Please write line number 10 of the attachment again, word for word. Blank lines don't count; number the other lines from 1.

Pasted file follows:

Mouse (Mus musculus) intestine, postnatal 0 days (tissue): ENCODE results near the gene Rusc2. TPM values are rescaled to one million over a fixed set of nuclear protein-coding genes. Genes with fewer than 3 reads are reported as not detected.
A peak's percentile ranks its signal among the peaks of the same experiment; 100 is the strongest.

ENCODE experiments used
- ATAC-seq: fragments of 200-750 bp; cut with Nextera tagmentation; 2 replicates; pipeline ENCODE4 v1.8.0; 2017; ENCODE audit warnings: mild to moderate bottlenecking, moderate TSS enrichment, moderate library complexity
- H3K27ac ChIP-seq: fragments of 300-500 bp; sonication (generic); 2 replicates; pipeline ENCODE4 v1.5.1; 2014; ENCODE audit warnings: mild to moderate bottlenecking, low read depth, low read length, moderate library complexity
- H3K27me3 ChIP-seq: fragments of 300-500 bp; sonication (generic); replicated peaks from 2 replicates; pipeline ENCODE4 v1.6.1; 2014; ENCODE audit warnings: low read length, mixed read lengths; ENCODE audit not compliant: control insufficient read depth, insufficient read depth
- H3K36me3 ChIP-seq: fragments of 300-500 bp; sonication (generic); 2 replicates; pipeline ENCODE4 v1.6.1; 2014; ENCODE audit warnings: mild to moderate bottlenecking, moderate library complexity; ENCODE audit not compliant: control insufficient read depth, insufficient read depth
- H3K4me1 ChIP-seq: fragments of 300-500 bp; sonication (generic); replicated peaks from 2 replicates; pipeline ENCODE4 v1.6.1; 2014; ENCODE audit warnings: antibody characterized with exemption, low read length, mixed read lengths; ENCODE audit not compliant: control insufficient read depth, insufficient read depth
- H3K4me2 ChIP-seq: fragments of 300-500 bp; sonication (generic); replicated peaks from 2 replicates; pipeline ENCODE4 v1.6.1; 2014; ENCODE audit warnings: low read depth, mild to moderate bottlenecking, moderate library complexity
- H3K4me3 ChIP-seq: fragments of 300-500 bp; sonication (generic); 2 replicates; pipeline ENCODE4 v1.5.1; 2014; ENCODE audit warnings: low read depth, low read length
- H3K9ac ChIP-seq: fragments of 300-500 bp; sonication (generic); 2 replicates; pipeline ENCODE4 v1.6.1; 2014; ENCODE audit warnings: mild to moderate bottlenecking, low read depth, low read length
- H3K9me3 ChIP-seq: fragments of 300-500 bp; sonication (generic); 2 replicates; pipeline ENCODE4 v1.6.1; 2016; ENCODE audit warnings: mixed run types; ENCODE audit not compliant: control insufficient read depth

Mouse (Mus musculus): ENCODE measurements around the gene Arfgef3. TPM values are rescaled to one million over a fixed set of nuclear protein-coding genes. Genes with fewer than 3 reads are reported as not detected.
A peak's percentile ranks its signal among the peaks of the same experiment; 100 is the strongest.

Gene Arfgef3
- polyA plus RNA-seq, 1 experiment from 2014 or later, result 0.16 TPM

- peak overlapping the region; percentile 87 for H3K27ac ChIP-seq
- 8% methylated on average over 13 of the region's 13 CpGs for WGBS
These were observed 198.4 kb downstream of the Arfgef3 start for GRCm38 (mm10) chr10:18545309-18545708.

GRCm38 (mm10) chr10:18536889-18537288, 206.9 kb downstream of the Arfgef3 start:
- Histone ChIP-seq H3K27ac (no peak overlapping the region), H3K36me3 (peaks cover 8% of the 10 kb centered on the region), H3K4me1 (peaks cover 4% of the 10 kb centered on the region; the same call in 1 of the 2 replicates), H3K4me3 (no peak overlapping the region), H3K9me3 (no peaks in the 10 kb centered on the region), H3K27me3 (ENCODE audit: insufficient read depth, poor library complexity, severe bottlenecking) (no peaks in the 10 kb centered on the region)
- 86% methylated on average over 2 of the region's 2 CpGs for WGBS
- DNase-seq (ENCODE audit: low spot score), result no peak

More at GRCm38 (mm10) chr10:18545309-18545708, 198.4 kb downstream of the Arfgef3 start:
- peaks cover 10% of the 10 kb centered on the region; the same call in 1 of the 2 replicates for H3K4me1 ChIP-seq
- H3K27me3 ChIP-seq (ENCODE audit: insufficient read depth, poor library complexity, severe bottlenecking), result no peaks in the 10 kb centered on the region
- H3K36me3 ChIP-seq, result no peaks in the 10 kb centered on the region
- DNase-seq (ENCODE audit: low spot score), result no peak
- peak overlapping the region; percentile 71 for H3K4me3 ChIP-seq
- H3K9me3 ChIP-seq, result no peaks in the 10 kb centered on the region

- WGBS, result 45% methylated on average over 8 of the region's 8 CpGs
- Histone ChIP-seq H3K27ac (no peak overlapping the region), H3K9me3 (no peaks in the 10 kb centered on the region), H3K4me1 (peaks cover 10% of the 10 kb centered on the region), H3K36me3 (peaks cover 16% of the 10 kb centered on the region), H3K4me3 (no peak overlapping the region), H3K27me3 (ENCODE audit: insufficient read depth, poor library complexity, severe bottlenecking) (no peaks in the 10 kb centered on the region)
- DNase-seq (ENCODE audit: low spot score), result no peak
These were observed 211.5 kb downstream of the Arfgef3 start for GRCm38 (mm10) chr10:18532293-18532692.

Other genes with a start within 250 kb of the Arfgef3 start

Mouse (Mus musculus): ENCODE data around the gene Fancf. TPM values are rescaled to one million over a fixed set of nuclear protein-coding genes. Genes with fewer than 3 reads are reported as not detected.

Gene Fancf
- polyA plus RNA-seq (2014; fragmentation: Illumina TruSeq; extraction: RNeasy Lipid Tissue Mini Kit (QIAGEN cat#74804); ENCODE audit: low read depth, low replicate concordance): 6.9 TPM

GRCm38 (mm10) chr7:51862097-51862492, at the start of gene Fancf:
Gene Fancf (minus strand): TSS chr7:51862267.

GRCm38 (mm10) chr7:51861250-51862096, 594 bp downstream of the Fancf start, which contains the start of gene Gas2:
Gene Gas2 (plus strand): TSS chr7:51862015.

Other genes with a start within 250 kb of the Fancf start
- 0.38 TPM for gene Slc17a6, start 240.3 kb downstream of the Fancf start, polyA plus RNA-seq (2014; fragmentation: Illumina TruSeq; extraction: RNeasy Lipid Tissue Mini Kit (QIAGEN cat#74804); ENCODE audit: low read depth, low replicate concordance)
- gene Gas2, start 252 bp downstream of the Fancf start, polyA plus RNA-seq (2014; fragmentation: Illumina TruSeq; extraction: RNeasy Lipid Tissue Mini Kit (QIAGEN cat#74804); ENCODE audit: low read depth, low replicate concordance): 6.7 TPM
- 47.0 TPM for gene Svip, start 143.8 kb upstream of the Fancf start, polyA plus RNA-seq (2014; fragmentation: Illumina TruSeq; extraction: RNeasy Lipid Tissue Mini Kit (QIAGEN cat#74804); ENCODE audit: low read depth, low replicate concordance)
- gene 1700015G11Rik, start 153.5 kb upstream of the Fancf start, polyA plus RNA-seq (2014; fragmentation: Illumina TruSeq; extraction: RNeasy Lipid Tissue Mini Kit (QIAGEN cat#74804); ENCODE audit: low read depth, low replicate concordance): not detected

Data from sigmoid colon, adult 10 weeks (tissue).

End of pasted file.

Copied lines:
- H3K4me3 ChIP-seq: fragments of 300-500 bp; sonication (generic); 2 replicates; pipeline ENCODE4 v1.5.1; 2014; ENCODE audit warnings: low read depth, low read length